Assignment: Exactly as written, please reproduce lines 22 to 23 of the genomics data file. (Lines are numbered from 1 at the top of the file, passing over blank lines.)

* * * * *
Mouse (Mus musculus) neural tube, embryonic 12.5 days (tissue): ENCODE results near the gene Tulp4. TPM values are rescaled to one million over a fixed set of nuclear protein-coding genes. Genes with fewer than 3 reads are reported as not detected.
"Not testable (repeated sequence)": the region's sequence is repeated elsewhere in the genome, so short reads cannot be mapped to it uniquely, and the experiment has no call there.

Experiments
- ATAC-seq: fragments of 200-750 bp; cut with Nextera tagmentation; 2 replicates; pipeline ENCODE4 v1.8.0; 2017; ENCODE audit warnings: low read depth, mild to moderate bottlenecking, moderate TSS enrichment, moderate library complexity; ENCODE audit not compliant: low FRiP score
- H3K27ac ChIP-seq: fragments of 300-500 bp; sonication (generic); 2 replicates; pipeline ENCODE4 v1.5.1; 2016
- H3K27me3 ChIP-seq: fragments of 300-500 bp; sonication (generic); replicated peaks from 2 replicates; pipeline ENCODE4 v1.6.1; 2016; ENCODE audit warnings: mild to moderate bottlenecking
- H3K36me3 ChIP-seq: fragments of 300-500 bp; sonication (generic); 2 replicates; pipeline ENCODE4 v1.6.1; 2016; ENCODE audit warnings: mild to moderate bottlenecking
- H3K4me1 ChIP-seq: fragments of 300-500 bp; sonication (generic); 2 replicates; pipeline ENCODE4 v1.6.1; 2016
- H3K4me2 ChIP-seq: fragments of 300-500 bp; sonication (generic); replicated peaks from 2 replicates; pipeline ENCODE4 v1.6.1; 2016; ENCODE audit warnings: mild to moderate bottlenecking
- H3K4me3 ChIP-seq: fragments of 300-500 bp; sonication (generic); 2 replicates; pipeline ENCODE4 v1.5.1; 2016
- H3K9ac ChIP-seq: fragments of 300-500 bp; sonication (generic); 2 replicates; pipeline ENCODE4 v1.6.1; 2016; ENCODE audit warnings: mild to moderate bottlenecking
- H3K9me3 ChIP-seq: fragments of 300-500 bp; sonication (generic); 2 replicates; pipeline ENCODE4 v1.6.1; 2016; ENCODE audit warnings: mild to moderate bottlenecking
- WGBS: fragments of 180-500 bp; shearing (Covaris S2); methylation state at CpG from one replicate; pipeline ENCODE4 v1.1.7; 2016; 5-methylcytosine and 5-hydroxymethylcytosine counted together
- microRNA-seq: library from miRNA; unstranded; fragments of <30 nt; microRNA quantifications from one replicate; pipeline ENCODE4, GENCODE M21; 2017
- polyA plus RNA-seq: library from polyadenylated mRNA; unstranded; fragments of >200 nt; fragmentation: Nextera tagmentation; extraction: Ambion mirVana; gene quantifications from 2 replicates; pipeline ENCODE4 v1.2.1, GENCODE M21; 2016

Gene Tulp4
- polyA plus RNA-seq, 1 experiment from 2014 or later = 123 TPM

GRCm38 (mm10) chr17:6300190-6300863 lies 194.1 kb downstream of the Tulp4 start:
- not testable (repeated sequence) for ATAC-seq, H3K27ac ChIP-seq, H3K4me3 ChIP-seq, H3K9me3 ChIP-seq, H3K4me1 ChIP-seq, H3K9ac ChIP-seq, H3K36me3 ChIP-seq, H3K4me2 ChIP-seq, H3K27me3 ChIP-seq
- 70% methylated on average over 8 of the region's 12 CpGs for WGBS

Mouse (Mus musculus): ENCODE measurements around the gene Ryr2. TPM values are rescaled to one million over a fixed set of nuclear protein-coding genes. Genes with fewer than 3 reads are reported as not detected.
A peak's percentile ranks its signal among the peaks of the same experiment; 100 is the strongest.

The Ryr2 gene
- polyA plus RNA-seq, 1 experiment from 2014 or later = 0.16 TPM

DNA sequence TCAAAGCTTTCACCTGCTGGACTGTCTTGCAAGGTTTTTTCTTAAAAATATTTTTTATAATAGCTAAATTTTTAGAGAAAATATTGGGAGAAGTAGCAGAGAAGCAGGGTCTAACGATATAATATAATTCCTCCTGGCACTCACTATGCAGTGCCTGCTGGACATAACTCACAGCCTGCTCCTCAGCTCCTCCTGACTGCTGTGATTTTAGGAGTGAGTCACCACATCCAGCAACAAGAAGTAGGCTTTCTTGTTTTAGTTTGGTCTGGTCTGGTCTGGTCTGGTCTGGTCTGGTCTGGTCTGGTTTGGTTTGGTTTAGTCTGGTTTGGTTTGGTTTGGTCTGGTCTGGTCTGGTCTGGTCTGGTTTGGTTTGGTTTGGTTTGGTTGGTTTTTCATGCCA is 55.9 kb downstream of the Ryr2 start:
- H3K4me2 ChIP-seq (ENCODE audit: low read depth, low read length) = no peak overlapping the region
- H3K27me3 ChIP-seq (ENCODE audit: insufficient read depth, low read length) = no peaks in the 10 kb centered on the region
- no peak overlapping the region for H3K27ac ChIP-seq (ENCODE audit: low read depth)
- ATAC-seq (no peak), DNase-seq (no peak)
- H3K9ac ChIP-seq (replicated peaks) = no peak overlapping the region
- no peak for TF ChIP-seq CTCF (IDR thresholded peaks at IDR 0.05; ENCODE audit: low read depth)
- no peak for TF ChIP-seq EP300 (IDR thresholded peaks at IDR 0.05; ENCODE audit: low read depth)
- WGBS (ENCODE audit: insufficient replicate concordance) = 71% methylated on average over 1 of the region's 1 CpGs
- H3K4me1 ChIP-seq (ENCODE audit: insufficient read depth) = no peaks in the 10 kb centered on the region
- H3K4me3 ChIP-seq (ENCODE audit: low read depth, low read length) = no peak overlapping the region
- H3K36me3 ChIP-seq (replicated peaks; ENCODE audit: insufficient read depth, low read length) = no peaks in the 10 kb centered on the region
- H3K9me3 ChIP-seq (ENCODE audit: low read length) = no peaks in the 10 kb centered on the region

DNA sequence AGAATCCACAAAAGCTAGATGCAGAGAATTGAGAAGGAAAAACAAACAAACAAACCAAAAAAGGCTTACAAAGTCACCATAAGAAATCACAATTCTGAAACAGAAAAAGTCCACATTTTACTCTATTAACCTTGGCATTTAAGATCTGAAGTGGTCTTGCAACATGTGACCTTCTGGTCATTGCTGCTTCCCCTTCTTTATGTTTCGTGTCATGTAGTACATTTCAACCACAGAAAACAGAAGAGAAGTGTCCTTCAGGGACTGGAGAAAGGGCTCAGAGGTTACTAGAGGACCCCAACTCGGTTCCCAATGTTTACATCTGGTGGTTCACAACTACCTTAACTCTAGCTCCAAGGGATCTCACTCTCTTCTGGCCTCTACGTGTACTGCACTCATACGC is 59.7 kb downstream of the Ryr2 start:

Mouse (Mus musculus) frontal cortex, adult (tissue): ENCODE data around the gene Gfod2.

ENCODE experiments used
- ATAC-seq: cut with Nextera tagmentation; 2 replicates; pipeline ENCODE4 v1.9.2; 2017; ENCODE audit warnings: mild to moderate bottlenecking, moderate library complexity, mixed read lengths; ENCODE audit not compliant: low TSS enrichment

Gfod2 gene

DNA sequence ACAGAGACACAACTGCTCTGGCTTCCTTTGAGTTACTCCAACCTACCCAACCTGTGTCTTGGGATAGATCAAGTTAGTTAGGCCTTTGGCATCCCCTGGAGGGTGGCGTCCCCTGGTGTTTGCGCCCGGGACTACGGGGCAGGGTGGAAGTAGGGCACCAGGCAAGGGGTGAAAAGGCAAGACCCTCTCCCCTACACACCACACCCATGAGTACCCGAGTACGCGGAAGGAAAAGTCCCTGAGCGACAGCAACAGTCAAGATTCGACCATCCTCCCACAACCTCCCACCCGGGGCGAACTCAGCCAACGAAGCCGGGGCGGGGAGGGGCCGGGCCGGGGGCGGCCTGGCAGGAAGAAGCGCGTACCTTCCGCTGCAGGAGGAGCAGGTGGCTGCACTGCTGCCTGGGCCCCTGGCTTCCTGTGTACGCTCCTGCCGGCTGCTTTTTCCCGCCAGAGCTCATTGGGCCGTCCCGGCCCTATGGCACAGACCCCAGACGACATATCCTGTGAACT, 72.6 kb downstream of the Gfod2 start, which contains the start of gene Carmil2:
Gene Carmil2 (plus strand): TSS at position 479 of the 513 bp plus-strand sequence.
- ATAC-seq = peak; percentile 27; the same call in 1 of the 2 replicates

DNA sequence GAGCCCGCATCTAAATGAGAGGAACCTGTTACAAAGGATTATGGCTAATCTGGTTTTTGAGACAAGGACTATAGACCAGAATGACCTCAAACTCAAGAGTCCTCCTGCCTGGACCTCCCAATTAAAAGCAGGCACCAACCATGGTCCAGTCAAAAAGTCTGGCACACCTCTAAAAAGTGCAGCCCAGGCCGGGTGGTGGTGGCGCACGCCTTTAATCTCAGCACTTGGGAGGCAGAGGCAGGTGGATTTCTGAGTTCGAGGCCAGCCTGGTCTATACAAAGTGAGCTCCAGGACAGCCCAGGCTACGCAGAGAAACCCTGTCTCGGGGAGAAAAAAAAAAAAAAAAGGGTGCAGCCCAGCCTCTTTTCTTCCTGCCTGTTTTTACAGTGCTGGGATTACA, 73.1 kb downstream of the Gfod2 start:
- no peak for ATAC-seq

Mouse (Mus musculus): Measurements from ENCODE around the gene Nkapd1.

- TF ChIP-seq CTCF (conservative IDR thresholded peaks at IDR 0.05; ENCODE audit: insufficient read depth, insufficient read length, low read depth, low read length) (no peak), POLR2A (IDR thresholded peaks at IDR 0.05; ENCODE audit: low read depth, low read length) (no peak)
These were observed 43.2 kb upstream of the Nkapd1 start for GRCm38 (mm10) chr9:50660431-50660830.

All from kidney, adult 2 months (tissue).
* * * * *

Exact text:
A peak's percentile ranks its signal among the peaks of the same experiment; 100 is the strongest.

The Ryr2 gene